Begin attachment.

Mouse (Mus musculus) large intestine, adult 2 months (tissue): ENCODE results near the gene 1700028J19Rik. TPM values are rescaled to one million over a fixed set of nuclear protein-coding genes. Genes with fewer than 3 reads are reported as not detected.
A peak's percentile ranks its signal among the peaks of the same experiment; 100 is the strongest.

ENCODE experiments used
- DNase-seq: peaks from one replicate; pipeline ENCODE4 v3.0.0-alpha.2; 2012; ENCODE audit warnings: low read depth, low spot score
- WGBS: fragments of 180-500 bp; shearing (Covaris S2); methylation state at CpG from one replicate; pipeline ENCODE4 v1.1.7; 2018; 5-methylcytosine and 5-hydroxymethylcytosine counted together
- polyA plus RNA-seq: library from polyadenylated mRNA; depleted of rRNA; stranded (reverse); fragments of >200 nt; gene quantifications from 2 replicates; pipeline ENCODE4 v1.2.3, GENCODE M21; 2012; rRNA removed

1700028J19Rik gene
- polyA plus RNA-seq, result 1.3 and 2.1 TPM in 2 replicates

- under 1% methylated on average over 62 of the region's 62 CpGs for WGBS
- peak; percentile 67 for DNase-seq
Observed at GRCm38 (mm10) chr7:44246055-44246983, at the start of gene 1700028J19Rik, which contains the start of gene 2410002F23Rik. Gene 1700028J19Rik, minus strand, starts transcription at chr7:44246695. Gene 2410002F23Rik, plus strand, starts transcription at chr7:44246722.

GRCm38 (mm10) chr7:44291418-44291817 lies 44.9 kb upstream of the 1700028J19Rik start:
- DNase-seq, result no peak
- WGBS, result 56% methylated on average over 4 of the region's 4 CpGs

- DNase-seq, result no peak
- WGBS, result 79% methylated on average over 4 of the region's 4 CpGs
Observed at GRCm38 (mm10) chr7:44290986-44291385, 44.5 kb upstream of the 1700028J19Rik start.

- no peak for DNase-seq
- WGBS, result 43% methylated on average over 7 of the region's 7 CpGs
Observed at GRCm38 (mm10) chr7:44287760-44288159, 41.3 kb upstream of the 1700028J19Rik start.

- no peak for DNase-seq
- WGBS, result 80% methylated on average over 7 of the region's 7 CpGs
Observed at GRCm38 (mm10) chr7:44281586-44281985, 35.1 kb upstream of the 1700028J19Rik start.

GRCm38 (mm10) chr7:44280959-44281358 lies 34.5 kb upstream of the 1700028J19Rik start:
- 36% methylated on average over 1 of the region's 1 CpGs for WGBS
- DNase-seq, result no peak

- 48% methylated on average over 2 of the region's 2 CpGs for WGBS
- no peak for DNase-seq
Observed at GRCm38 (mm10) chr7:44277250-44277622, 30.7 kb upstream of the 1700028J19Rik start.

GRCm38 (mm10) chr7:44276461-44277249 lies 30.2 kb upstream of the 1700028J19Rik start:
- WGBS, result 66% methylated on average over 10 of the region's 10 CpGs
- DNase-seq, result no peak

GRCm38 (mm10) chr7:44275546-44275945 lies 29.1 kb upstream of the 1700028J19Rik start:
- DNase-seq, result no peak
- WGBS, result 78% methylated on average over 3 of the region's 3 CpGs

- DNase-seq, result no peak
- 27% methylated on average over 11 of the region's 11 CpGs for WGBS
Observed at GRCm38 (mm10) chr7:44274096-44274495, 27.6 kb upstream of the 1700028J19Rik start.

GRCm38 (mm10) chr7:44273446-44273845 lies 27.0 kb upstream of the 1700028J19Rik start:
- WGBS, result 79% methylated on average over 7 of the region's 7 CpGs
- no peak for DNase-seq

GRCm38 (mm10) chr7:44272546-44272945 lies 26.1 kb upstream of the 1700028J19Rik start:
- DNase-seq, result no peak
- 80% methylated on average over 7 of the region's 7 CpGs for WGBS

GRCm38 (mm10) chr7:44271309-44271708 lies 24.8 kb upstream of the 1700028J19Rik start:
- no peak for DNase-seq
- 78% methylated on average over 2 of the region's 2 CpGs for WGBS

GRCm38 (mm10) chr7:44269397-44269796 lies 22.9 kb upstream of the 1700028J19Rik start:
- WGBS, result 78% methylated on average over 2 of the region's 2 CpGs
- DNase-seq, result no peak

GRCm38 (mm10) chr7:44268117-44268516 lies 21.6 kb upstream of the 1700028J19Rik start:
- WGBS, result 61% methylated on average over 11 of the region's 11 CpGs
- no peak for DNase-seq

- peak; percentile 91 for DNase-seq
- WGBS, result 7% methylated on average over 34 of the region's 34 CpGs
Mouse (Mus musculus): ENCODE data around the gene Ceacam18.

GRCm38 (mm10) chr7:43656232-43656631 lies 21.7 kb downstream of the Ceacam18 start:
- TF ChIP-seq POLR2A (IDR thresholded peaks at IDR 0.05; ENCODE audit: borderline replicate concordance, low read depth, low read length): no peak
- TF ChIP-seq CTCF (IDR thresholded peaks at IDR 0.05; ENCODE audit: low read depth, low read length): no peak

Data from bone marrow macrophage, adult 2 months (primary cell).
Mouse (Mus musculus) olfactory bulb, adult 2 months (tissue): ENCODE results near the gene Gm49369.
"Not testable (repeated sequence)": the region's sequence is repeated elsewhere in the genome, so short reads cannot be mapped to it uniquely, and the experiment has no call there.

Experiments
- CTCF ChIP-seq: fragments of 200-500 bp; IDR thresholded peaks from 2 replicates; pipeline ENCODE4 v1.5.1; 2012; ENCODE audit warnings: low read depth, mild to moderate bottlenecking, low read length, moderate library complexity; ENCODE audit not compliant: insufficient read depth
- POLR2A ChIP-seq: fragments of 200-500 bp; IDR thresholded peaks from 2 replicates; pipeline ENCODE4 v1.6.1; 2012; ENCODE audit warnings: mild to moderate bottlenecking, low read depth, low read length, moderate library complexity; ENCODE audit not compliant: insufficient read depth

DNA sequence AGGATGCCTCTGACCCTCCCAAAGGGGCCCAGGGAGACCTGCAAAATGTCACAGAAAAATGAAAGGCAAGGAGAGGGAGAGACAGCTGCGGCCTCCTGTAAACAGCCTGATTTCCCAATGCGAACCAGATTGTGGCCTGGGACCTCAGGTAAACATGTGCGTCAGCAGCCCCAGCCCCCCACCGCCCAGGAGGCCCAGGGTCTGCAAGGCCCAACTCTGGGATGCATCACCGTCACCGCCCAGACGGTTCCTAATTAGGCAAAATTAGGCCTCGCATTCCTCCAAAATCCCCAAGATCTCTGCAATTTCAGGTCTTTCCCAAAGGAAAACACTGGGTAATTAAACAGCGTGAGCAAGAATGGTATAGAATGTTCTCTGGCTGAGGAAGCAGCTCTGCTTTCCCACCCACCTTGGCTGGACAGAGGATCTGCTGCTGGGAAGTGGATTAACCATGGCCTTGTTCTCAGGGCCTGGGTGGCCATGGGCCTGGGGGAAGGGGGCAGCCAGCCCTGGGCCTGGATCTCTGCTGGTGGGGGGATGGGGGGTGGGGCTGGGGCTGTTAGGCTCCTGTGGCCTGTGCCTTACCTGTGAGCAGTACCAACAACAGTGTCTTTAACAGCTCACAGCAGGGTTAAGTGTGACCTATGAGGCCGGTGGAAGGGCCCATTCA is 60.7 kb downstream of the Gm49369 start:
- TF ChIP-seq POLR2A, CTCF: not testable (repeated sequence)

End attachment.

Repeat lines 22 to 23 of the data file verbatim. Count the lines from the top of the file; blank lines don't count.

- WGBS, result 80% methylated on average over 7 of the region's 7 CpGs
Observed at GRCm38 (mm10) chr7:44281586-44281985, 35.1 kb upstream of the 1700028J19Rik start.